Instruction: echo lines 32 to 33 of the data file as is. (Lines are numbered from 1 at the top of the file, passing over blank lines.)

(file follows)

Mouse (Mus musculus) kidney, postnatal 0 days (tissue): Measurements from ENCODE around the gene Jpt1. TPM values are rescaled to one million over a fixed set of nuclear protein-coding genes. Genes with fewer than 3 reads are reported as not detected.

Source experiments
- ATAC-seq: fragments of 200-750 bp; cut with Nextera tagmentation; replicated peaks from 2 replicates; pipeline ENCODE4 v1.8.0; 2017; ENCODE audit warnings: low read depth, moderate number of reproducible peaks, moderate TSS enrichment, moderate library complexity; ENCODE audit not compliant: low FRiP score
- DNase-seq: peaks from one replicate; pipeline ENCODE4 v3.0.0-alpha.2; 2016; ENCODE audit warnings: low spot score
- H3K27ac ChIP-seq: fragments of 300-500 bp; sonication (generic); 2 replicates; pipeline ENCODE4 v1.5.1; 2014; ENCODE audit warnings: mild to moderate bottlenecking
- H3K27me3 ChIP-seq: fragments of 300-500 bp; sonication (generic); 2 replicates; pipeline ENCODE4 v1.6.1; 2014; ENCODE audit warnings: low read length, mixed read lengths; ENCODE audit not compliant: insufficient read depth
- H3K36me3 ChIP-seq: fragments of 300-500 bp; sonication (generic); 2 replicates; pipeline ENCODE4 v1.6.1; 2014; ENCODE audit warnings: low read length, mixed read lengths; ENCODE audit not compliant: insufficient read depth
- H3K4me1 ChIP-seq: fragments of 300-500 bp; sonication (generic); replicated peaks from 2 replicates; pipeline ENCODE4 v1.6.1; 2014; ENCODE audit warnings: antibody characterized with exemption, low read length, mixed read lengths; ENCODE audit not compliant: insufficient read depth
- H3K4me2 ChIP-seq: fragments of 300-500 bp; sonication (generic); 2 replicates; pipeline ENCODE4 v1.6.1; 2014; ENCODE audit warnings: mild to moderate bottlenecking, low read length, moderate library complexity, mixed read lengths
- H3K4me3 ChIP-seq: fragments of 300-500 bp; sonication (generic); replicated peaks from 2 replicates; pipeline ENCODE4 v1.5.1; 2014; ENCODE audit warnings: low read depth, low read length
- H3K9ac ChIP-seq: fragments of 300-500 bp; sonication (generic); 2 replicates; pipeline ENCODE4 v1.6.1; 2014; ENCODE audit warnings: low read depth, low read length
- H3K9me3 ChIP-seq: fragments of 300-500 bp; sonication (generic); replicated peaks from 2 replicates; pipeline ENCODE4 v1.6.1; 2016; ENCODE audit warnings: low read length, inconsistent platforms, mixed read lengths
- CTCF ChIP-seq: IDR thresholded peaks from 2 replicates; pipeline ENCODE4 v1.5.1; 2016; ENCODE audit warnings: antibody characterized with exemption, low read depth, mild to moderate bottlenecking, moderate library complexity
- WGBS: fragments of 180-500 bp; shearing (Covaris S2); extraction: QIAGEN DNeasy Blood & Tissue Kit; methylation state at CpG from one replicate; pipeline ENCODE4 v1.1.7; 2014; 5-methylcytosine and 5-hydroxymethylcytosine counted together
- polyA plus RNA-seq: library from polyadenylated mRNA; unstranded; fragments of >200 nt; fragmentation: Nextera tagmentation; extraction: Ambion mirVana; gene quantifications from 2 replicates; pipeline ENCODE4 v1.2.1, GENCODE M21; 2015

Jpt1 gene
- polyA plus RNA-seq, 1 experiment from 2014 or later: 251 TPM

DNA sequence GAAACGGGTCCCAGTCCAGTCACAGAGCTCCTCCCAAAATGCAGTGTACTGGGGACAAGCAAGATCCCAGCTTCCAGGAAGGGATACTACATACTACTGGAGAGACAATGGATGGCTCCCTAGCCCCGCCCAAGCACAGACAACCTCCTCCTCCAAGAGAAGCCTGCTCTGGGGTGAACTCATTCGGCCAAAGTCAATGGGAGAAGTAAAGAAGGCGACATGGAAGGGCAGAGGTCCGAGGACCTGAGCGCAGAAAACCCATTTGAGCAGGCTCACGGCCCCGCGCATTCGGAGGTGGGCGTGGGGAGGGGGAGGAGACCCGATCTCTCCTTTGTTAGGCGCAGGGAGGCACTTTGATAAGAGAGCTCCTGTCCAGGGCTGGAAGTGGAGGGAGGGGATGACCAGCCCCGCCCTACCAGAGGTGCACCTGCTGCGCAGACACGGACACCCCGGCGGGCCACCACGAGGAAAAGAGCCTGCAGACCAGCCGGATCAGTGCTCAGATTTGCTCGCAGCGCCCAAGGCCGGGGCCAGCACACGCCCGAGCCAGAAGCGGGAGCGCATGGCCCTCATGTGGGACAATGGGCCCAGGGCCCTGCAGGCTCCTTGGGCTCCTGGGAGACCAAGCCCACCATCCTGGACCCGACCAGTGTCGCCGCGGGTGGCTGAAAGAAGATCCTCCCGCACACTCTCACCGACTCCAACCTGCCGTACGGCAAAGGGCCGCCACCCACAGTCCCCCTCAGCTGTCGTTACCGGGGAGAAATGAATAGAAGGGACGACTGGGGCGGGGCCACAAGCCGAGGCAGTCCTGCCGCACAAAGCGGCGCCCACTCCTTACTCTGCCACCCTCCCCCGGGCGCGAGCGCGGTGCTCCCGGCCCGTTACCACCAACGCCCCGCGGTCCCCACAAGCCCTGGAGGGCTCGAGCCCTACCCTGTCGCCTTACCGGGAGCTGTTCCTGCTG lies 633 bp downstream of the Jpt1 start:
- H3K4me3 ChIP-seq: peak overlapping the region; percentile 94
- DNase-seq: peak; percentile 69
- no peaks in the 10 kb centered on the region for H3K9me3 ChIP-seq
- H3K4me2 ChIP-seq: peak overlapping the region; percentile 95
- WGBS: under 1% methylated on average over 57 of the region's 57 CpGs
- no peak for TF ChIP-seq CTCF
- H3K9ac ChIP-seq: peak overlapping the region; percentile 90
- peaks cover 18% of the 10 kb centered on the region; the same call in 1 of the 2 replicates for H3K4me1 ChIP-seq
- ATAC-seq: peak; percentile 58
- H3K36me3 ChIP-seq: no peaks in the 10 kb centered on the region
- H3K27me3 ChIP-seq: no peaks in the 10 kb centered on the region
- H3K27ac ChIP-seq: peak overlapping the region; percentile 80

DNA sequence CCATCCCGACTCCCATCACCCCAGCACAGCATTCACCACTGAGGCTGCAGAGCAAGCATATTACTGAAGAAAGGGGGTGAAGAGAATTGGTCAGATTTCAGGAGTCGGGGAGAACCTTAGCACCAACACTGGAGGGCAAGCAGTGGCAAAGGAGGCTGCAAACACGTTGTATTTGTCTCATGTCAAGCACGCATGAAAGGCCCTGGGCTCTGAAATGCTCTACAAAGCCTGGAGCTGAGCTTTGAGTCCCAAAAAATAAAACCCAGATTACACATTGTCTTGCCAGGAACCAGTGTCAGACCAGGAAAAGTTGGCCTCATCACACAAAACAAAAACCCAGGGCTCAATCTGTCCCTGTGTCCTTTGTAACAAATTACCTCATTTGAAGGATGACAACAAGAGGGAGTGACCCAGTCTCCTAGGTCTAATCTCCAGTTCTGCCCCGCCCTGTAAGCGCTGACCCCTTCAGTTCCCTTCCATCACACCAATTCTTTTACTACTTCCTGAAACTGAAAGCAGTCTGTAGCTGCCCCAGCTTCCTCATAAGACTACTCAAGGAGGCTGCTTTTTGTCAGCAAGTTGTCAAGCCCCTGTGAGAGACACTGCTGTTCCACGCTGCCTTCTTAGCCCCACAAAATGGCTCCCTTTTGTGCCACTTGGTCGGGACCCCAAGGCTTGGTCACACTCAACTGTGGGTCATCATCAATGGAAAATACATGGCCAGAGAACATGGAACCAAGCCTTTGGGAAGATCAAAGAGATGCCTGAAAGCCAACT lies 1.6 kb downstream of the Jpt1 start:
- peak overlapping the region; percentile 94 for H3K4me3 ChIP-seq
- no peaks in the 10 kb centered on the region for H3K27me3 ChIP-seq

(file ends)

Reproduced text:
- peak overlapping the region; percentile 94 for H3K4me3 ChIP-seq
- no peaks in the 10 kb centered on the region for H3K27me3 ChIP-seq